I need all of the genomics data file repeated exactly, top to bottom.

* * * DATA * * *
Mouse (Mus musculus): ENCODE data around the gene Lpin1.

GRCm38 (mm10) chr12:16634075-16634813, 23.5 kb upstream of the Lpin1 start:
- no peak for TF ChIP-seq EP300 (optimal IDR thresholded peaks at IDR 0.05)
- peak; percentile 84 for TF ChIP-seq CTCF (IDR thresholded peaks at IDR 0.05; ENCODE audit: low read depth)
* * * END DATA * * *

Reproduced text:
Mouse (Mus musculus): ENCODE data around the gene Lpin1.

GRCm38 (mm10) chr12:16634075-16634813, 23.5 kb upstream of the Lpin1 start:
- no peak for TF ChIP-seq EP300 (optimal IDR thresholded peaks at IDR 0.05)
- peak; percentile 84 for TF ChIP-seq CTCF (IDR thresholded peaks at IDR 0.05; ENCODE audit: low read depth)